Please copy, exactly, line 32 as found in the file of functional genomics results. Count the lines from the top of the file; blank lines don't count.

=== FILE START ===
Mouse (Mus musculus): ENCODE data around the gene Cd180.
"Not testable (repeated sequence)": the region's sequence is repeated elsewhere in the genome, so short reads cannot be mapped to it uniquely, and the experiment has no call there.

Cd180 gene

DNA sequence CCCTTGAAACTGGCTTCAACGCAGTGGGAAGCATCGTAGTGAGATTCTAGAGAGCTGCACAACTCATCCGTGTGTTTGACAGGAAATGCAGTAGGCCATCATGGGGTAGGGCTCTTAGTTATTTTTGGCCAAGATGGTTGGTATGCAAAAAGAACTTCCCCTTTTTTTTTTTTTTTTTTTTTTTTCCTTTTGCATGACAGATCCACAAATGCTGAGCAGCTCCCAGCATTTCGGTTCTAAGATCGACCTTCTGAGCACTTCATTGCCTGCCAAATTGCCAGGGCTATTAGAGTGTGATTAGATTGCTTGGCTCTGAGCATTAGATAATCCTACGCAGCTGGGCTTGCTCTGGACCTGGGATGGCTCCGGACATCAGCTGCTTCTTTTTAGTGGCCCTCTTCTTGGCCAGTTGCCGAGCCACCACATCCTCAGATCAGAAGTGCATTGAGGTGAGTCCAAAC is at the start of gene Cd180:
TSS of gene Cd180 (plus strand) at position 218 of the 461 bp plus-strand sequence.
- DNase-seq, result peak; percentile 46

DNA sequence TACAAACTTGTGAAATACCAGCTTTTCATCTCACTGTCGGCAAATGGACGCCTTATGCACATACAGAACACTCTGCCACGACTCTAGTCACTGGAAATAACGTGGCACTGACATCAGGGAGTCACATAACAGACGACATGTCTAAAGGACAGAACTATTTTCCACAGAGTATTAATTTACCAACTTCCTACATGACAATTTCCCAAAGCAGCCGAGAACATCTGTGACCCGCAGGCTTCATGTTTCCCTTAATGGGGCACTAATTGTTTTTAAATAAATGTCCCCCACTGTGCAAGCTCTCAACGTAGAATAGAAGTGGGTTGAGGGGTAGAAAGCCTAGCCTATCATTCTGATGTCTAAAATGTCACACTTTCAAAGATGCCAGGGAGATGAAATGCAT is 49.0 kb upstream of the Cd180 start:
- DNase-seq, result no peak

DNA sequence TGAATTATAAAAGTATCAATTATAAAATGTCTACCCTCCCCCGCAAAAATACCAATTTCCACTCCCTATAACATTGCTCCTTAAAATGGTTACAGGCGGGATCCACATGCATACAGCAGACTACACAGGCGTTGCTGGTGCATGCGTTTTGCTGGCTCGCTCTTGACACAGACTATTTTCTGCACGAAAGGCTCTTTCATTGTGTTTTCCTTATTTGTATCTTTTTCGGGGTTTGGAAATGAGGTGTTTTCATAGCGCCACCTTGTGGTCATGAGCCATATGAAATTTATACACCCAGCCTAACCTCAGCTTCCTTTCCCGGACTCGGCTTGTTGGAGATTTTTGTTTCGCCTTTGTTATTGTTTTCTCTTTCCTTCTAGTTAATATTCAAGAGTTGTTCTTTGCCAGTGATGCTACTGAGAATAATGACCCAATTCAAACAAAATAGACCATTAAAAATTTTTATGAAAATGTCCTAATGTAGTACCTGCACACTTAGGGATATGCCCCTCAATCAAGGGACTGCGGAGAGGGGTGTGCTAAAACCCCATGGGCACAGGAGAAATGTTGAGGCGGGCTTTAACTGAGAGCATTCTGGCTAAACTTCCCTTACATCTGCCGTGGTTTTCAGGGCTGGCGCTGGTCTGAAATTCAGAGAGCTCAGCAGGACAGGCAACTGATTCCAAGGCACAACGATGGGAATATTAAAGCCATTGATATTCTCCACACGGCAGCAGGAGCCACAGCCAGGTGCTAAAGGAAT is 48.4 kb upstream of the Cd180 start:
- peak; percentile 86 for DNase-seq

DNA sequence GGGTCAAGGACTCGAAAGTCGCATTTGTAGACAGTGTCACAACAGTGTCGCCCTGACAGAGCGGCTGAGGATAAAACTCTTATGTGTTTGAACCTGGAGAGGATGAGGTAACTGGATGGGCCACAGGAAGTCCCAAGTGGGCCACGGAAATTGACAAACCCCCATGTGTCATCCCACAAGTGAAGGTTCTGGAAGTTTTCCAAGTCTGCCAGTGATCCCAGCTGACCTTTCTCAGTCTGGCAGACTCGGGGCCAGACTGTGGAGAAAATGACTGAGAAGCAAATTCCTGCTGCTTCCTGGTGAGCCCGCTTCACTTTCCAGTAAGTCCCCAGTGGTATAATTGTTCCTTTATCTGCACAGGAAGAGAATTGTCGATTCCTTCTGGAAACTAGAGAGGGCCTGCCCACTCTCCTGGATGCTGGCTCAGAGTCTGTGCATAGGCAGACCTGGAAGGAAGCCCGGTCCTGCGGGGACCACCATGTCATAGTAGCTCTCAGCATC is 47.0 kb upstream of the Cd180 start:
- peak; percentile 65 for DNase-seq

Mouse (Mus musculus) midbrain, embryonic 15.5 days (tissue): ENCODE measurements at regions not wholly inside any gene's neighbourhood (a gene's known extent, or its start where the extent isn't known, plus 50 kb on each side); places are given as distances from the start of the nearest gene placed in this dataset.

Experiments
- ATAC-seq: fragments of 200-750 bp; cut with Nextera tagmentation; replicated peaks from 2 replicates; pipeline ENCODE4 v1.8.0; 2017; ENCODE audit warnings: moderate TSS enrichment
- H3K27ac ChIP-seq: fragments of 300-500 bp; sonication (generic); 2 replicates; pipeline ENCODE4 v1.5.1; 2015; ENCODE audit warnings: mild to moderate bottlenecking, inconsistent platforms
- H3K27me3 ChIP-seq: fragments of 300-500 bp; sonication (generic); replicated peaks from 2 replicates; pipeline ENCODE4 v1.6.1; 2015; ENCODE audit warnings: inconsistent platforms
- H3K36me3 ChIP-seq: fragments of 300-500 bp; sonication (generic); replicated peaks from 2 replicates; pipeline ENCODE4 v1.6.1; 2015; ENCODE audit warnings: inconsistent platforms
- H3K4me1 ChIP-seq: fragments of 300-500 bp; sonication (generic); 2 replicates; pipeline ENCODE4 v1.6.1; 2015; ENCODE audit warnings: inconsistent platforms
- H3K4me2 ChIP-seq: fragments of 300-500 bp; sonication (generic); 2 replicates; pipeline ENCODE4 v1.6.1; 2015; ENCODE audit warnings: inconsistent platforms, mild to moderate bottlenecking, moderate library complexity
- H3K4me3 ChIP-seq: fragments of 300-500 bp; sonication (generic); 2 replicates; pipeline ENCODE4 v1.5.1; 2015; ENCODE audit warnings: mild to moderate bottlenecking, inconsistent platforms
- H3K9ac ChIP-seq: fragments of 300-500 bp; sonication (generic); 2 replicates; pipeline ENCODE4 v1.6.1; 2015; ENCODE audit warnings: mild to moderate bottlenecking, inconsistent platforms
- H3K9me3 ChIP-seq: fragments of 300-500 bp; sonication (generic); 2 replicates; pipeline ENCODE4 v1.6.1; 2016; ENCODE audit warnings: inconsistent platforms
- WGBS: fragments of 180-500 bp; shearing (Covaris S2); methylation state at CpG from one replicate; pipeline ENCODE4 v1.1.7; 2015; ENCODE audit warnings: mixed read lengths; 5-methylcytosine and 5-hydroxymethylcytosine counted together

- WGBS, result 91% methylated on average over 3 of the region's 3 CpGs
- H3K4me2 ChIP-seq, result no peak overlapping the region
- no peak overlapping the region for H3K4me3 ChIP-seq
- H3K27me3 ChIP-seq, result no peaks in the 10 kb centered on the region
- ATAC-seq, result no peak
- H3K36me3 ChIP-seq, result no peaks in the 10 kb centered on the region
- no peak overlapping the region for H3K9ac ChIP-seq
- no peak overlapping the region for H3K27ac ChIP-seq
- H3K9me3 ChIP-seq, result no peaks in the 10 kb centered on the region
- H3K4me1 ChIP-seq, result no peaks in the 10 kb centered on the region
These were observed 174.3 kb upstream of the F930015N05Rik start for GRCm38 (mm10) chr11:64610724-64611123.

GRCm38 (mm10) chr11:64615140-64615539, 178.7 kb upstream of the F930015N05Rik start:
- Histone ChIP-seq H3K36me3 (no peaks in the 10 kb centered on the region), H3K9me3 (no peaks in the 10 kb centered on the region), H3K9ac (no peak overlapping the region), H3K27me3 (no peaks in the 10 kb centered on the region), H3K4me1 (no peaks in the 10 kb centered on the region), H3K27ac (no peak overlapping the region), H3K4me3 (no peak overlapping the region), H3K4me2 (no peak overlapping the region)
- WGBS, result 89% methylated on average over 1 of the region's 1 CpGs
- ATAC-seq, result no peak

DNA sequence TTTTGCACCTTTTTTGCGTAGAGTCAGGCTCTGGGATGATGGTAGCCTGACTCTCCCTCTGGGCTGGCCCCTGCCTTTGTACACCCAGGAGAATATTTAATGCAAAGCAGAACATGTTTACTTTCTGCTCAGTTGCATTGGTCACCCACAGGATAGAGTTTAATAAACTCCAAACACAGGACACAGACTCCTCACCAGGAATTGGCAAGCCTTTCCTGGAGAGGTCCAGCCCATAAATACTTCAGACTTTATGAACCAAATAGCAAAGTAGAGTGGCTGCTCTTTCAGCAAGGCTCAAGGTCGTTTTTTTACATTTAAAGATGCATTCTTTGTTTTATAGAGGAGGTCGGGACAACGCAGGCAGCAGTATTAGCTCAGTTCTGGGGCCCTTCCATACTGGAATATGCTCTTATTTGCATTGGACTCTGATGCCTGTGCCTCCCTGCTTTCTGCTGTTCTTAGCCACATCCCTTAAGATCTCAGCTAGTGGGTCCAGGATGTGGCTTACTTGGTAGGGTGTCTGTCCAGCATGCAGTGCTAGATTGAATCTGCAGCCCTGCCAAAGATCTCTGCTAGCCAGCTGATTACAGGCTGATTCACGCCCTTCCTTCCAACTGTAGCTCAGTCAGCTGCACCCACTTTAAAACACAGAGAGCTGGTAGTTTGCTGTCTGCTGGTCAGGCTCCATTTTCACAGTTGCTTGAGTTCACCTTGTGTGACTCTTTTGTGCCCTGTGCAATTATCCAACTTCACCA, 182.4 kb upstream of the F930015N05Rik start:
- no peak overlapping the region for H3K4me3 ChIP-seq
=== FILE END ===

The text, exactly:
- no peak overlapping the region for H3K27ac ChIP-seq